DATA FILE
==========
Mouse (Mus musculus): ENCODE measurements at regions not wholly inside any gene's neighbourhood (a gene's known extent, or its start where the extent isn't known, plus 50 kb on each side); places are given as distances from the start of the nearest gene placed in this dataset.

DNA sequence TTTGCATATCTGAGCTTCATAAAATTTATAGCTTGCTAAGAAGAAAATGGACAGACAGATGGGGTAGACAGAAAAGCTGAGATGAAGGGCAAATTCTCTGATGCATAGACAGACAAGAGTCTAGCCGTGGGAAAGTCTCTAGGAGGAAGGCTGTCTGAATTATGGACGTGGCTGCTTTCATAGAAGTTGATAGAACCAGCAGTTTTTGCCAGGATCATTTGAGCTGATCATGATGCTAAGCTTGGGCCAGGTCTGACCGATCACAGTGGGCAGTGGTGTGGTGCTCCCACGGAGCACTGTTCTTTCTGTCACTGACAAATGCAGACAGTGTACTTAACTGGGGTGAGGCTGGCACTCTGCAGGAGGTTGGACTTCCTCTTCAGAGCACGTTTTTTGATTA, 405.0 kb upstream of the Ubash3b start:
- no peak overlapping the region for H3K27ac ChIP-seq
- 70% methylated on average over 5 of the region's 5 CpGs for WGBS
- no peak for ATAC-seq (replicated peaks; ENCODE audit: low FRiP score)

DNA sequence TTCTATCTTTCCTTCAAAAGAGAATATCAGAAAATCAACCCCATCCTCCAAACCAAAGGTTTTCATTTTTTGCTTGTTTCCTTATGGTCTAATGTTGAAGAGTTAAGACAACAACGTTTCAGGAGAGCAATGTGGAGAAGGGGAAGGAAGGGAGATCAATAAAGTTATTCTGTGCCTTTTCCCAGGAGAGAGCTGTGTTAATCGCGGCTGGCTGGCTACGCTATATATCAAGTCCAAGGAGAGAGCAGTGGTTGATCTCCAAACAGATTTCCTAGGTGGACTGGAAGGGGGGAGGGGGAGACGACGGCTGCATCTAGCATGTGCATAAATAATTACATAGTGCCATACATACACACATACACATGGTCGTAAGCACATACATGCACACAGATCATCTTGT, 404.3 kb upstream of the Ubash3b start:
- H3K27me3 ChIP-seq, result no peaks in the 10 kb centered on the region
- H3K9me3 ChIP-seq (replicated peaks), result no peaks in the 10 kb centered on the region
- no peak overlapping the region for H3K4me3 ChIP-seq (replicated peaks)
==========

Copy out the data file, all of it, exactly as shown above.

Mouse (Mus musculus): ENCODE measurements at regions not wholly inside any gene's neighbourhood (a gene's known extent, or its start where the extent isn't known, plus 50 kb on each side); places are given as distances from the start of the nearest gene placed in this dataset.

DNA sequence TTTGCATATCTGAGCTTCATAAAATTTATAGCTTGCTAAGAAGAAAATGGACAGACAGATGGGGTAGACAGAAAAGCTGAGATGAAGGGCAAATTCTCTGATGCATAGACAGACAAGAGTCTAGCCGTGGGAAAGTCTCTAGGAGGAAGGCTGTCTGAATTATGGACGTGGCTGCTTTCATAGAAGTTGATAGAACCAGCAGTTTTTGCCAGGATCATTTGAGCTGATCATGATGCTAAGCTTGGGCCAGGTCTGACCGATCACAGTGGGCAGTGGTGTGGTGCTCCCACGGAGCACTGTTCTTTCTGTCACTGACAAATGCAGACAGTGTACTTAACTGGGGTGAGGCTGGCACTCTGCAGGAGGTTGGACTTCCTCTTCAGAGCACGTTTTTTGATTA, 405.0 kb upstream of the Ubash3b start:
- no peak overlapping the region for H3K27ac ChIP-seq
- 70% methylated on average over 5 of the region's 5 CpGs for WGBS
- no peak for ATAC-seq (replicated peaks; ENCODE audit: low FRiP score)

DNA sequence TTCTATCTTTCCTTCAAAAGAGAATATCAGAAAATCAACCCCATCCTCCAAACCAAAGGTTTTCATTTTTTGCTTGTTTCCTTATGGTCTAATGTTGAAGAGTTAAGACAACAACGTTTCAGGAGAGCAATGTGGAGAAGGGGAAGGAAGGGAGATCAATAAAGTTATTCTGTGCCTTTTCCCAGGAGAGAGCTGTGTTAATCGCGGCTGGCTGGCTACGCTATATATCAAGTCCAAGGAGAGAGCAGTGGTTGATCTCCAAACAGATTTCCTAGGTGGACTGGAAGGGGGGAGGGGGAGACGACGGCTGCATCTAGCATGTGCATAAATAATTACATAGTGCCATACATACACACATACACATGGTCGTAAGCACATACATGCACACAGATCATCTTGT, 404.3 kb upstream of the Ubash3b start:
- H3K27me3 ChIP-seq, result no peaks in the 10 kb centered on the region
- H3K9me3 ChIP-seq (replicated peaks), result no peaks in the 10 kb centered on the region
- no peak overlapping the region for H3K4me3 ChIP-seq (replicated peaks)